Make recipe:

setup-dev:
        # Run pre-commit scripts, install dependencies locally...
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Invocation:

make setup-dev
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Reset the database (make reset)

Eventually and through your testing or the testing of your colleague developers, the database is going to be heavily polluted, and this command should reset the database to factory settings (destroying and creating the local database, re-running the initial data migrations, etc.)

Make recipe:

reset: down
        # Run db scripts to purge the DB/s, remove docker volumes...
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Invocation:

make reset
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Freeze and unfreeze the state of the database (make freeze and make unfreeze)

I came up with these after some people of my team suggested that it would be cool, from a testing perspective, if we could save a snapshot of the database and then restore it. It proved very useful.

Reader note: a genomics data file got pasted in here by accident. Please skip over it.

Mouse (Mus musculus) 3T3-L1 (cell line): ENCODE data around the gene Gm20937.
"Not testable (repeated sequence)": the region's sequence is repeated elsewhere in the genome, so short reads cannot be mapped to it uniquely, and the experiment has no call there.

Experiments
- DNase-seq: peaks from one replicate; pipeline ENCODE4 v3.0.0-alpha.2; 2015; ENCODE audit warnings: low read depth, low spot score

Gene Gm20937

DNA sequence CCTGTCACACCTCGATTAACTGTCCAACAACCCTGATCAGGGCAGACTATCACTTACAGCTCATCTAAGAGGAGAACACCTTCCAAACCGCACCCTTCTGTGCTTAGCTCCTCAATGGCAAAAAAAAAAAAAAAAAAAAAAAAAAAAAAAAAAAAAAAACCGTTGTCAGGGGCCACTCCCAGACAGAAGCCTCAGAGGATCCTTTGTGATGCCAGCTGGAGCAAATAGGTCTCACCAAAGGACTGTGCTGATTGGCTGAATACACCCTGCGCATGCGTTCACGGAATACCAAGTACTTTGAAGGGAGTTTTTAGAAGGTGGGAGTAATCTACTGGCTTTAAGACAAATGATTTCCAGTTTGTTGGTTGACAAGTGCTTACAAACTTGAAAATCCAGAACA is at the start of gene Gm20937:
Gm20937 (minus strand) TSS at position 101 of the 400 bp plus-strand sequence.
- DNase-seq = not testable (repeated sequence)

Make recipe:

# Example with postgres, leveraging docker

freeze: down
        docker run -v my_postgres_vol:/volume -v /tmp:/backup --rm loomchild/volume-backup backup postgres

unfreeze: down
    docker run -v my_postgres_vol:/volume -v /tmp:/backup --rm loomchild/volume-backup restore postgres
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Invocation:

make freeze
make unfreeze
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Update non-local environments like DEV/TEST/UAT/PROD (make update-remote)

Often non-local environments have different characteristics than your machine (they might not run via docker, for example). Having a recipe to handle migrations and updates to those environments is very useful to avoid forgetting to run something.

Make recipe:

update-remote:
        # call here the commands that are intended to be called when you deploy to your remote environment: Database migrations, cache invalidations, scripts to fix something...
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Invocation:

make update-remote
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File generation scripts (make generate-XXXX)